Native American stereocards
25 stereocards of posed views of Native American life, manufactured by the Keystone View Company. One stereocard displays students in front of Haskell Institute in Lawrence, Kansas. Terms and language used on the stereo cards to identify the photographs is representative of when the images were created and has not been replicated in this finding aid. No individual tribes are identified in the collection.
- Creation: undated [circa 1900-1910]
- Keystone View Company (Issuing body, Organization)
Conditions Governing Access
No access restrictions.
Conditions Governing Use
Spencer Library staff may determine use restrictions dependent on the physical condition of manuscript materials.
History of Stereocards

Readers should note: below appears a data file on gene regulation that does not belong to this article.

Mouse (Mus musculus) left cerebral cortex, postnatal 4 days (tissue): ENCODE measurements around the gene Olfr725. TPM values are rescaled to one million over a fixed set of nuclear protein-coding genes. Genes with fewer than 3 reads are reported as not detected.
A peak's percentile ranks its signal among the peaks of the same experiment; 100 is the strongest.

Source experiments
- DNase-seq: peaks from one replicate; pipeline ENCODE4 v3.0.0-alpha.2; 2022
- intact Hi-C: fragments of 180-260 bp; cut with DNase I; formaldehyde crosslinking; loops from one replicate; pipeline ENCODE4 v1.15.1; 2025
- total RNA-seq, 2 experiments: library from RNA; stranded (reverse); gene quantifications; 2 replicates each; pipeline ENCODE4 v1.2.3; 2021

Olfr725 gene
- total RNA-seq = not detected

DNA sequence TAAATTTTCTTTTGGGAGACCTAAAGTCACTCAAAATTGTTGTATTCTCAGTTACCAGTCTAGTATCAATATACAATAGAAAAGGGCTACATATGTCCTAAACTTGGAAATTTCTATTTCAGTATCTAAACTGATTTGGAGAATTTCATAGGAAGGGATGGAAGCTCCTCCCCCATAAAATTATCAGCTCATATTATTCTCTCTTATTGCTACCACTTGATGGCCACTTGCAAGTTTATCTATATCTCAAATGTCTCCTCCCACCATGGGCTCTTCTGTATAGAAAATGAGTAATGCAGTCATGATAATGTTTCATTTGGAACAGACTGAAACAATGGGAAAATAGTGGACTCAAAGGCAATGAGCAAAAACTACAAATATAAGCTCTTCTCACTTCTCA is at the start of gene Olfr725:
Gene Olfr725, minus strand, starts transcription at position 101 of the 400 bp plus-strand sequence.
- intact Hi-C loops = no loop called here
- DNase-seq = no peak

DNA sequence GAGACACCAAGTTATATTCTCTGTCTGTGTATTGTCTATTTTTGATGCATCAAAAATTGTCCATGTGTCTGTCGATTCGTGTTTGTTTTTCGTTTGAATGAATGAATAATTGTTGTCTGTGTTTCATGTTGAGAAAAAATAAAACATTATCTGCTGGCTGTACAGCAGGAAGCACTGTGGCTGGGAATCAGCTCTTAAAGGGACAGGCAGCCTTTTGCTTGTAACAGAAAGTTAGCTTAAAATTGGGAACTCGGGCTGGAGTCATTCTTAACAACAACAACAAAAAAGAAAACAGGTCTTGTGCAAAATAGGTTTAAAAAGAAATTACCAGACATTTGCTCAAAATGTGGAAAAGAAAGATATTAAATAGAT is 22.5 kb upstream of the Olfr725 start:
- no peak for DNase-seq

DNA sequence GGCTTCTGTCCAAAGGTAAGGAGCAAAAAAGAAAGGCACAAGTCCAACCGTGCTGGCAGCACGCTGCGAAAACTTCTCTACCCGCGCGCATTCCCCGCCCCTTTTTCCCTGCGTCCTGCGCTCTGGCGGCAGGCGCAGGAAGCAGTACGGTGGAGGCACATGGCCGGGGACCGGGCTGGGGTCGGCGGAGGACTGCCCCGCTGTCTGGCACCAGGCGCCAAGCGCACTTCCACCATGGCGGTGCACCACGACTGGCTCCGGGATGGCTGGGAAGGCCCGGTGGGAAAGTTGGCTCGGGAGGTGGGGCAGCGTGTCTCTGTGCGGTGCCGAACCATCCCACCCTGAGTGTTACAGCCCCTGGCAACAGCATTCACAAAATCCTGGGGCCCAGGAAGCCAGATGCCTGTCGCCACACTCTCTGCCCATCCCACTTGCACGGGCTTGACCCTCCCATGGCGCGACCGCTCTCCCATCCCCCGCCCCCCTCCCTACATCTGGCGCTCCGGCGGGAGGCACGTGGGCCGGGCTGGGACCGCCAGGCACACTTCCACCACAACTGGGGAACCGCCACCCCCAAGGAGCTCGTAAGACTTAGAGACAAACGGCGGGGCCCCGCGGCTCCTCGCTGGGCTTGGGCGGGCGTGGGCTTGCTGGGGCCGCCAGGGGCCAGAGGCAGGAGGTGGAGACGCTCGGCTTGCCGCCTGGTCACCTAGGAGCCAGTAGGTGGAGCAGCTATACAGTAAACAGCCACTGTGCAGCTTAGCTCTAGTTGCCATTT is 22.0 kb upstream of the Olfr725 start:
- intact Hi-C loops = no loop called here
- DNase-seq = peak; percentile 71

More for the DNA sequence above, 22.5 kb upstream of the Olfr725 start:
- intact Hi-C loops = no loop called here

Stereocards are a double set of photographic paper prints mounted on cardstock that is viewed through a stereoscope to produce a three-dimensional image. It was a popular photographic medium in Europe during the mid-1800s. Once mass-production methods became available, stereocards became distributed across the United States by the 1880s.
The Keystone View Company was a major distributor for stereographic images, located in Meadville, Pennslyvania and producing educational and recreational stereocards from 1892-1963.
.25 Linear Feet (1 document case)
Language of Materials
RH PH 521
- Guide to the Native American stereocards collection
- Native American stereocards
- Finding aid prepared by mnm. Finding aid encoded by mnm.
- Description rules
- Describing Archives: A Content Standard
- Language of description
- Finding aid written in English.
- Finding aid permalink
- Preferred citation
Native American stereocards, RH PH 521, Kenneth Spencer Research Library, University of Kansas.